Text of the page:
Still, though he worked at things, it's safe to say he didn't overwork them. His NFL career could have led him to the Hall of Fame had he played longer than nine years, but injuries and back-to-back disappointments in championship games against the Packers (including the December 1967 Ice Bowl loss in Green Bay) wore on him. "It just wasn't as much fun," he says, explaining his decision to retire after the '68 season, at age 31, as the Cowboys were in the process of becoming America's Team. His decision surprised some people, but not everybody. As Gifford, who met Meredith in 1960 when he asked the rookie to speak at his Giants Quarterback Luncheon Club, says, "Don can do anything he wants, but he only does what he wants."
Meredith tried the investment business in Houston ("Didn't like it," he says), but other opportunities soon presented themselves. Largely on the strength of an interview he'd given Gifford after that Ice Bowl, in which he came across as honest, open and funny, he was wooed by the networks. He never applied, never auditioned, never imagined. First CBS called, then ABC. Somehow he landed in a booth with Keith Jackson (whom Gifford replaced after the first season) and Cosell for the Sept. 21, 1970, debut of Monday Night Football, "without a clue," simply being himself, and the country loving him for it. If it ain't easy being easy, it might be easier being Don Meredith than anybody else.
Watching a tape of Monday Night Football today, it's hard to imagine what a cultural dreadnought it was in the '70s and '80s. "The show was bigger than the game," Gifford says. "By now, who knows how many times Monday Night has been to Denver. But the first visits, well, cities would turn on all the lights. I don't know how many keys to the city—cities—I have. It was Mother Love's Traveling Freak Show."
The show's main attraction was the strange chemistry of Meredith and Cosell, a comical tension between the Texas bumpkin and the New York intellectual. It was unplanned, unscripted and, according, to Meredith, all too simple. "I'd just wait for Howard to make a mistake," he says. "Didn't usually take too long."
It was, by all accounts, a glorious time, made more so when Meredith, twice divorced, met Susan in New York City. "April 17, 1971," he says, recalling the exact day. "I saw her walking the streets," he says. "That's right, a streetwalker," he jokes. Meredith called Gifford right away and said, "You've got to see this girl," and the three of them got kites and went outside in the windy spring weather and never really separated (especially Don and Susan, who, in the subsequent three decades, have spent all but a handful of nights together).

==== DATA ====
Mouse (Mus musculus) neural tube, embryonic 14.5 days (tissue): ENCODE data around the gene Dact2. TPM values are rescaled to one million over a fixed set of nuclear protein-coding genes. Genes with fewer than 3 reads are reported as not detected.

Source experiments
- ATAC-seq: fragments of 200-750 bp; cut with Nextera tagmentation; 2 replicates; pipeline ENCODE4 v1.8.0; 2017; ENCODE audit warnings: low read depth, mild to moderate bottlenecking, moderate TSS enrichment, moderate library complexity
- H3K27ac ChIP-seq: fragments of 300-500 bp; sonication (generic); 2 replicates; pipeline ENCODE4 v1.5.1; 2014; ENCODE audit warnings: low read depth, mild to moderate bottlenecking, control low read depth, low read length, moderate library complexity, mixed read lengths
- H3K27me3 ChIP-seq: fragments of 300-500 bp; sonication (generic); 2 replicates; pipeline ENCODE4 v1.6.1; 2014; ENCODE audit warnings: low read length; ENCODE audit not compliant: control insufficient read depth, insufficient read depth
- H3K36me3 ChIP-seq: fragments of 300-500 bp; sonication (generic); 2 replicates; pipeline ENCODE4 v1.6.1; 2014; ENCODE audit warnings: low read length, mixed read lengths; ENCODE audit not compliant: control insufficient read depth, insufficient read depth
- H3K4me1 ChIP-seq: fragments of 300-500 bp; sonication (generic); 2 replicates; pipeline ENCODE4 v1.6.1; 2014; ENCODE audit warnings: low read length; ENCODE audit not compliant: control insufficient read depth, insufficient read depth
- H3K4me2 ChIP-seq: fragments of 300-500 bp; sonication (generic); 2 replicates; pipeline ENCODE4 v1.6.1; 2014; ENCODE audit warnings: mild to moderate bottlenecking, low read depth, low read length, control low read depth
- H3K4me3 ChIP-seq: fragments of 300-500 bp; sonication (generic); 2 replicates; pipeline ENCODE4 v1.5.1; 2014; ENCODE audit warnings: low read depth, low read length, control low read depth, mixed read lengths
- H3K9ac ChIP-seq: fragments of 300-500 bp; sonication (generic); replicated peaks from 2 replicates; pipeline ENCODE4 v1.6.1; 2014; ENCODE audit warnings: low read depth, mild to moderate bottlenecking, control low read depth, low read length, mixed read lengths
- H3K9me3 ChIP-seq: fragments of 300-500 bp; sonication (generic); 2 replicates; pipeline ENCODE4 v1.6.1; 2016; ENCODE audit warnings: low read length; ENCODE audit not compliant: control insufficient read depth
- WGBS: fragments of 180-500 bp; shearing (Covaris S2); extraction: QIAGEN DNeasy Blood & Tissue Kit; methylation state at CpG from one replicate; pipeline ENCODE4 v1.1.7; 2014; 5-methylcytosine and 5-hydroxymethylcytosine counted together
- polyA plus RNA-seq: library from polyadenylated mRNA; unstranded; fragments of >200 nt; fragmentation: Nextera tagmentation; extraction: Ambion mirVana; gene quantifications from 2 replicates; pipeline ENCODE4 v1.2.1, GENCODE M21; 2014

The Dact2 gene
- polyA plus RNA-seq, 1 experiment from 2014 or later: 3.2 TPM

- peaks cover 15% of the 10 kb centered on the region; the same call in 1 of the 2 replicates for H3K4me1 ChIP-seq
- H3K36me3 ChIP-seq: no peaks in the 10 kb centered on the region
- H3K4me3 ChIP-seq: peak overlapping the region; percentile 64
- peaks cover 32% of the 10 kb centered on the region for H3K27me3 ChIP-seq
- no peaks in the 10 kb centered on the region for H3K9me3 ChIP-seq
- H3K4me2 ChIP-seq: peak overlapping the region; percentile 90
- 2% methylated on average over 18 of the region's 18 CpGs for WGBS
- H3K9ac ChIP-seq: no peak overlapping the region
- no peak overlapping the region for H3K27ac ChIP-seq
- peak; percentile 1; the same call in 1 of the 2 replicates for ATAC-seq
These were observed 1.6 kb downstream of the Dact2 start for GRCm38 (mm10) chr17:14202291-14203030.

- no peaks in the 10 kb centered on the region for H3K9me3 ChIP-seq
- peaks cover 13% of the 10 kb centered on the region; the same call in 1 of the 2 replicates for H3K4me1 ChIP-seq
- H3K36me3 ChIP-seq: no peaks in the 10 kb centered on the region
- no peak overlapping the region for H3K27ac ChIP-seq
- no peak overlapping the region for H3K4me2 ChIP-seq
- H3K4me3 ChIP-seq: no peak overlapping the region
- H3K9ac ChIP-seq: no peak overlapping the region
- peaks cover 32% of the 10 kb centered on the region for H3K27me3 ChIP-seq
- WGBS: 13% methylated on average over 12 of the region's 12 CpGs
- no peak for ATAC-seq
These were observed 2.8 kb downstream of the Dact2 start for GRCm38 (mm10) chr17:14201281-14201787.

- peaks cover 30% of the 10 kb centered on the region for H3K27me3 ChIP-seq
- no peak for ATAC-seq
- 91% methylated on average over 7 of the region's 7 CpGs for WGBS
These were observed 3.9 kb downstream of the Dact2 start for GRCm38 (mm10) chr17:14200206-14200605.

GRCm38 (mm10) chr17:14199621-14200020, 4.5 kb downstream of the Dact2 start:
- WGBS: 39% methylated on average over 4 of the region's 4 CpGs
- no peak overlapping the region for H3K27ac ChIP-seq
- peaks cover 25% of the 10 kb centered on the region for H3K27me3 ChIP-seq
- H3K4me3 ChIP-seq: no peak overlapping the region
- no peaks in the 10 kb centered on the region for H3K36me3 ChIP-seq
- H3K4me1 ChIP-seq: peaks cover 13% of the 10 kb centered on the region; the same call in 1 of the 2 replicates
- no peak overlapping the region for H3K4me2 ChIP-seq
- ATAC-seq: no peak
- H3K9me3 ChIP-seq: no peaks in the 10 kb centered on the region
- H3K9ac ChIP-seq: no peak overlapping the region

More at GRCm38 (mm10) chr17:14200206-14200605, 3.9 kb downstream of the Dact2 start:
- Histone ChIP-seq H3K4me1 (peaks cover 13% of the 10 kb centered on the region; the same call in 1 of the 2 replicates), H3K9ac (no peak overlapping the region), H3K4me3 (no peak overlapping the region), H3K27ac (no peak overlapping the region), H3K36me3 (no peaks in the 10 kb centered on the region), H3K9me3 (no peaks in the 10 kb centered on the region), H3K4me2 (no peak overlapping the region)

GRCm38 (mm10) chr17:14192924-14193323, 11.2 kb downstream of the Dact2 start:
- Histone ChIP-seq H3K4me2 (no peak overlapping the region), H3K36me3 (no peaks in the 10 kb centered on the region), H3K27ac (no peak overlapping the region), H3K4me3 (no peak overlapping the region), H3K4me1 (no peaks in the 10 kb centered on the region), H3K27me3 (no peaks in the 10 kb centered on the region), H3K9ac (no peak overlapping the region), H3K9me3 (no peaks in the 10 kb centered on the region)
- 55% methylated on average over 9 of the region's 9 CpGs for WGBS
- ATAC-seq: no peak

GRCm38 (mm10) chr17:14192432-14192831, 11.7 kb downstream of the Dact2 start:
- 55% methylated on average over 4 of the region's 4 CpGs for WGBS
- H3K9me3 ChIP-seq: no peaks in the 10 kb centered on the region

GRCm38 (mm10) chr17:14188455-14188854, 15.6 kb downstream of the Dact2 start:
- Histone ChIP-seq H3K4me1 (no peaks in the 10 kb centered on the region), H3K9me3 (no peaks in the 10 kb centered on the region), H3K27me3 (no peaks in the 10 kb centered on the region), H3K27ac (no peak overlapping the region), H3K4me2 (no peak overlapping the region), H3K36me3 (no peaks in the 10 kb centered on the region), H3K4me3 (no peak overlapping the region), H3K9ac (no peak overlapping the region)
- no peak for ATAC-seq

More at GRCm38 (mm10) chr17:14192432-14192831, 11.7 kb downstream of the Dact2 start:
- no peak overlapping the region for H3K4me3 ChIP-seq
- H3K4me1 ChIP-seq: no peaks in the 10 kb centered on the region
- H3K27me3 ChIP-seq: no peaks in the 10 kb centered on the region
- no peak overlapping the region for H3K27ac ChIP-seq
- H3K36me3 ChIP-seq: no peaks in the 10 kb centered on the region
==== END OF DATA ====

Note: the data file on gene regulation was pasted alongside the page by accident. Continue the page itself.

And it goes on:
The three of them hung together on the road, forming a partnership that buffered them from the pressures of the job (and from Cosell, who usually went his own way). Susan would order room service for the two broadcasters after they returned from the game, and they'd laugh it up all night. "It was so much fun," says Gifford. "Sometimes, if the city was good, we'd get there early."
Then it wasn't so much fun. Meredith, who took a two-year hiatus from MNF from 1974 to '75 to pursue his acting career, found it difficult to stay interested in the game (he has to force himself to watch on TV these days), thought the travel was tiring, resented being a cartoon character called Danderoo and became claustrophobic in the crowds that MNF (or was it Cosell?) was attracting. "It was a great time, but it started to change when we needed security to get in and out of stadiums," Meredith says. "That was just stupid." So he didn't mind when, after the '84 season, ABC opted not to renew his contract. The party was over.
Or, you might say, about to begin. A life of companionship with Susan, travel ("Have you ever driven the coast of Amalfi?" he asks) and friendships ("You'd think we were running a bed-and-breakfast") are, at least in this case, pretty good substitutes for fame and fortune. Meredith says he never consciously chose this path, wasn't subscribing to any particular philosophy. He merely felt more comfortable living life on his terms than on ours.
As lucky as it all sounds, it's not as if Meredith's days have been without hardship. As a young father he had to adjust to the condition of a daughter, Heather, now 30, who was born mentally challenged. Now he speaks of the "wonderful opportunity" she has given him to know an unconditional love, an innocence you can't find anywhere else.
But Meredith is not a man to share much else of his history, not of a personal nature anyway, and when he does, it's often of a peculiar sort. No football artifacts are visible in his home, and he volunteers little about his broadcasting career. But then he'll remind you (remind? who knew this in the first place?) that in 1955 he and his 4-H friends in Mount Vernon won a statewide shrubbery-identification contest. It sounds a little like a yarn he might make up, such as when he tells visitors that Hero, his three-legged dog, had been General Schwarzkopf's pet in Desert Storm and lost its limb to a mine. (Actually, Hero came that way from the pound.) But Meredith insists that the 4-H achievement is verifiable and rattles off a list of shrubbery names to prove it, sort of. "Do you know," he says, "that when we got to the finals, we found out we were the only boys in the contest?" That is unbelievable.